The global average temperature over land and ocean surfaces for September 2014 was the highest for the month since record keeping began according to the U.S. National Oceanic and Atmospheric Administration (NOAA). January-September tied with 1998 as the warmest such period on record.
NOAA said the combined average temperature over global land and ocean surfaces for September 2014 was about 15.72°C (60.30°F) or 0.72°C (1.30°F) above the 20th century average of 15.0°C (59.0°F). Temperatures were warmer than average in most parts of the world.
It also marked the 38th consecutive September with a global temperature above the 20th century average. The last below-average global temperature for September occurred in 1976, according to NOAA’s National Climatic Data Center.
With the exception of February, every month to date in 2014 has been among its four warmest on record, with May, June, August and September all record warm. High ocean surface temperatures played a major role, in advance of the anticipated development of the warming El Niño event later this year.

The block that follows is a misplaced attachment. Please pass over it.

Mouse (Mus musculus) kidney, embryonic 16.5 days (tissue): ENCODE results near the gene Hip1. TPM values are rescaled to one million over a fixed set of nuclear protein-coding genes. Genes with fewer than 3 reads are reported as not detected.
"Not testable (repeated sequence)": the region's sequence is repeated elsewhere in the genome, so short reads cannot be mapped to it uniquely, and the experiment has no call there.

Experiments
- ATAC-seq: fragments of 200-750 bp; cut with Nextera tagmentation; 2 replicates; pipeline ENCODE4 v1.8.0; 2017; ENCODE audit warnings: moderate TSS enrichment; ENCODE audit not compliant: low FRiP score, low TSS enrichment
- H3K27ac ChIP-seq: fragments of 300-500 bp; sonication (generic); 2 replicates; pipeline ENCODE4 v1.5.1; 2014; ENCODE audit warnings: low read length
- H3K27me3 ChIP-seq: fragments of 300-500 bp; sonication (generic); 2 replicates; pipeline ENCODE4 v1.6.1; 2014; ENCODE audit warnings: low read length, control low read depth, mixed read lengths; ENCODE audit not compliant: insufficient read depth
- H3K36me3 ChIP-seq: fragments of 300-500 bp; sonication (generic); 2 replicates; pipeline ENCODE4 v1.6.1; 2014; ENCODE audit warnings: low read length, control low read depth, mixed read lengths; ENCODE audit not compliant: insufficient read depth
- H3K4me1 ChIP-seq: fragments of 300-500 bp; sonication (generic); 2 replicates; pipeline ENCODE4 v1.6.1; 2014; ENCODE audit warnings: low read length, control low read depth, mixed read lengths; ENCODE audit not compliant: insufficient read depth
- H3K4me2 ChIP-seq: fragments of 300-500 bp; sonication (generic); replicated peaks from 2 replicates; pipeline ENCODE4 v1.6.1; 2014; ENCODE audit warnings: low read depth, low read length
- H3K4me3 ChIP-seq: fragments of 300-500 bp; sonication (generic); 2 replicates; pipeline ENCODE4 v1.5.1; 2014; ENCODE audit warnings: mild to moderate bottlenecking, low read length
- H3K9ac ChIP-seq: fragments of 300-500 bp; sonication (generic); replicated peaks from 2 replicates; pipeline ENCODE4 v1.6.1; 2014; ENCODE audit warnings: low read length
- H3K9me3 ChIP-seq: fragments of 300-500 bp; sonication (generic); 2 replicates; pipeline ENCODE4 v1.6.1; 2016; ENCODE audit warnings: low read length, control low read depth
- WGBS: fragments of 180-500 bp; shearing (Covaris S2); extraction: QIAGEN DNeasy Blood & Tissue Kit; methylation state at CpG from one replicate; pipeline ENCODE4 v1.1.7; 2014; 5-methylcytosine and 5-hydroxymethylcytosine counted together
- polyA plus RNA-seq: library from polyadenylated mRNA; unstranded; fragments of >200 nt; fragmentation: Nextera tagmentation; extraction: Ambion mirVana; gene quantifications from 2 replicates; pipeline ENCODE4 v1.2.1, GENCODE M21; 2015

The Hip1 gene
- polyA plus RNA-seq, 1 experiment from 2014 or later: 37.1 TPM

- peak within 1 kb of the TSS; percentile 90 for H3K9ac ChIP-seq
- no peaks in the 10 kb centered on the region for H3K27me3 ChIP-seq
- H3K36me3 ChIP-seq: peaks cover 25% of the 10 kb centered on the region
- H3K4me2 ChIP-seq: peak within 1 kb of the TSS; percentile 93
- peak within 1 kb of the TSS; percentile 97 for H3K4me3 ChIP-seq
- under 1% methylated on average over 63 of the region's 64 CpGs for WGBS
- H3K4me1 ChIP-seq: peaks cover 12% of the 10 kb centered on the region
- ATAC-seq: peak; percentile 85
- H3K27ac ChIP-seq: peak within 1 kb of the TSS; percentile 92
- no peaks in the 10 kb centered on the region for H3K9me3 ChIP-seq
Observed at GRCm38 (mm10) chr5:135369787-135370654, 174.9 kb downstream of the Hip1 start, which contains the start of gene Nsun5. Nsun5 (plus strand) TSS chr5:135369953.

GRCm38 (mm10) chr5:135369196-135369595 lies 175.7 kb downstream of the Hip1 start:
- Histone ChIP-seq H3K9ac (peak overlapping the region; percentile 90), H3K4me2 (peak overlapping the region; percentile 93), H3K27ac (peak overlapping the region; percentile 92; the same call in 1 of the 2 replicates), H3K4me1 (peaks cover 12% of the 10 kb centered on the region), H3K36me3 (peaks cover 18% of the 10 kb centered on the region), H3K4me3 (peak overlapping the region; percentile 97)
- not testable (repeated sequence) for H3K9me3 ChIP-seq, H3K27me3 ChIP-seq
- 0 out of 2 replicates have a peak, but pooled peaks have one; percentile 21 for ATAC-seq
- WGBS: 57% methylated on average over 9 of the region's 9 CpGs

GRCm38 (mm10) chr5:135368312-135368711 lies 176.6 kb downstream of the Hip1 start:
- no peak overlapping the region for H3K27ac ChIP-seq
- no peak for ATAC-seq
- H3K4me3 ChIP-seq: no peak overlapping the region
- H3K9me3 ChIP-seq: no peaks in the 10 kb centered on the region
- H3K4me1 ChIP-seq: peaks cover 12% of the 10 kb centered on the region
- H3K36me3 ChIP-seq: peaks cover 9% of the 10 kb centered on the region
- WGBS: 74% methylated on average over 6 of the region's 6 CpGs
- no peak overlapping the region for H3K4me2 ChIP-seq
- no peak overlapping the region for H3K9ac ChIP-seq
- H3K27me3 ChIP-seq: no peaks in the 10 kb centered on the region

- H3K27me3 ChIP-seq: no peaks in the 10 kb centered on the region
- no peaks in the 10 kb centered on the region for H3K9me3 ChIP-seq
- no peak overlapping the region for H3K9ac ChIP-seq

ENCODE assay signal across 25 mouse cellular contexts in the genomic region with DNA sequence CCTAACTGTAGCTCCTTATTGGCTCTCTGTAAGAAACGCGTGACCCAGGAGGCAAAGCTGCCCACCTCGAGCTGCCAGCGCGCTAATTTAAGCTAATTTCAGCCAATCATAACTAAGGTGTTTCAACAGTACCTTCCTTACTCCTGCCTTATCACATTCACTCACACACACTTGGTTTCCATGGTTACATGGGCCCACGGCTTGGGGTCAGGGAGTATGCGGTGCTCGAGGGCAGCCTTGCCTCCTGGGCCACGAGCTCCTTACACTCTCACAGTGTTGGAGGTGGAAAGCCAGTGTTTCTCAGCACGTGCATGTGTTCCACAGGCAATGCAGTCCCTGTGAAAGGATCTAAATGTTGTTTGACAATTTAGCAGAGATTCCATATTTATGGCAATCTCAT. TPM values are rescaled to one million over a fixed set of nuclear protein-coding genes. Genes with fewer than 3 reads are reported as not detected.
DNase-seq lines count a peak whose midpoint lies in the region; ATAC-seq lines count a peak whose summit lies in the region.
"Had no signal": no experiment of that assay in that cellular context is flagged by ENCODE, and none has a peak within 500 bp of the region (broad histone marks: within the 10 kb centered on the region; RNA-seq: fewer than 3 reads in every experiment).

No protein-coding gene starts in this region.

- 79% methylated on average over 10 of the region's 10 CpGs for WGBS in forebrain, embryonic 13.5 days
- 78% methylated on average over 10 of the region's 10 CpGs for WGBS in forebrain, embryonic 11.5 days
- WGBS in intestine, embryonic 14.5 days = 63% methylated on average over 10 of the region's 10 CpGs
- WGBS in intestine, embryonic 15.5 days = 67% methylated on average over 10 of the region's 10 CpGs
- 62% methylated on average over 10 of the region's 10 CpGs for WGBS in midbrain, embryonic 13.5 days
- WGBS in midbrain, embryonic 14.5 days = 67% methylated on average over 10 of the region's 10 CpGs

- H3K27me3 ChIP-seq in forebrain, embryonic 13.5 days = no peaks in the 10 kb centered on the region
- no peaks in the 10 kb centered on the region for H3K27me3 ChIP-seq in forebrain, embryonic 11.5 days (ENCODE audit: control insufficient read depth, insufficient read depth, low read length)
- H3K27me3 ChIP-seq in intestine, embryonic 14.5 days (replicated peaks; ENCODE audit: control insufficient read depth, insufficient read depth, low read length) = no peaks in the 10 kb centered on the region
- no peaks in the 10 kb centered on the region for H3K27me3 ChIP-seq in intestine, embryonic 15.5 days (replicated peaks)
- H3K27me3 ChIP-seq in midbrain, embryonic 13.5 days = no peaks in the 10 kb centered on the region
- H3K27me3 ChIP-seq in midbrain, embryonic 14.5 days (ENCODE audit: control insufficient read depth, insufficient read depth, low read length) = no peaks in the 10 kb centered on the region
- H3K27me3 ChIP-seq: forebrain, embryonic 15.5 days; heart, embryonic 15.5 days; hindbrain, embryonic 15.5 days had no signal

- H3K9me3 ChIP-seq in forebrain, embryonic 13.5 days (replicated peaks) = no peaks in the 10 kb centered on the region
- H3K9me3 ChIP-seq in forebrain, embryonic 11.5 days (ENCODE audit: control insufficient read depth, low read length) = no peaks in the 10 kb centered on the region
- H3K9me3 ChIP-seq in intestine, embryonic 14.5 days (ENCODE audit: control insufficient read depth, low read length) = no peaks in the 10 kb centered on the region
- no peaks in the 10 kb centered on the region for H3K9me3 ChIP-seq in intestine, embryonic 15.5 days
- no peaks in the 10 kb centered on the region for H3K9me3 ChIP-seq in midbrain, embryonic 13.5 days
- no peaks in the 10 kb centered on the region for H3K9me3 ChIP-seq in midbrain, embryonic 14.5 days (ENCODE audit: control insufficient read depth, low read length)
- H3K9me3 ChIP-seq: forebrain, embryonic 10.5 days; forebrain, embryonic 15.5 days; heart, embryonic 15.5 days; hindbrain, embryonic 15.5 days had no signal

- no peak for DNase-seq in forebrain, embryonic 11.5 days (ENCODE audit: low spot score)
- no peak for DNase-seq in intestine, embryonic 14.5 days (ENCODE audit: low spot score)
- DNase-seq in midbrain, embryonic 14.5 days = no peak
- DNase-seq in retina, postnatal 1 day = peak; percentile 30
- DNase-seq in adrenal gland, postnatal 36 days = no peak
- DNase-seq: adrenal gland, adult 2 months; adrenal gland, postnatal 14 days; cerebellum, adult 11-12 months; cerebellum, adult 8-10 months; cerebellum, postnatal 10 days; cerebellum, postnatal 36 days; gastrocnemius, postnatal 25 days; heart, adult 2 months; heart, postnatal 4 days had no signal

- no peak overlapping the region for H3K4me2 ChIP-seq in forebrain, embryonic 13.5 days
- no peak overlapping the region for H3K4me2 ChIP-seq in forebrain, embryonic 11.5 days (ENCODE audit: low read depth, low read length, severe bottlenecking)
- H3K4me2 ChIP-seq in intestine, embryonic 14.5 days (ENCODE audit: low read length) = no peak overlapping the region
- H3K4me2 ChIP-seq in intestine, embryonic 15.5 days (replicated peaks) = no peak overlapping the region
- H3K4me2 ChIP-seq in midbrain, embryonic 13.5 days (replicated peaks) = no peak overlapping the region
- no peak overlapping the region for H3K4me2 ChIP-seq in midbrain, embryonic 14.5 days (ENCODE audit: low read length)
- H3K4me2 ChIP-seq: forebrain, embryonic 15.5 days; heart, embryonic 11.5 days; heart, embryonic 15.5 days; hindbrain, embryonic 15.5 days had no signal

NOAA said that if 2014 maintains the current temperature departure from average for the remainder of the year, 2014 will be the warmest year on record.
On September 17, Arctic sea ice reached its annual minimum extent at 1.94 million square miles, the sixth smallest in the 1979-2014 satellite record, according to the National Snow and Ice Data Center. On September 22, Antarctic sea ice reached its annual maximum extent at 7.76 million square miles, the largest in the 1979-2014 satellite record.
The Tokyo Climate Center, which is a WMO Regional Climate Centre, also reported that September was the hottest on record.
The record was also confirmed by data from NASA’s Goddard Institute for Space Studies.
WMO uses a combination of datasets to compile its annual Statement on the Status of the Global Climate. It will issue its provisional statement for 2014 in November.
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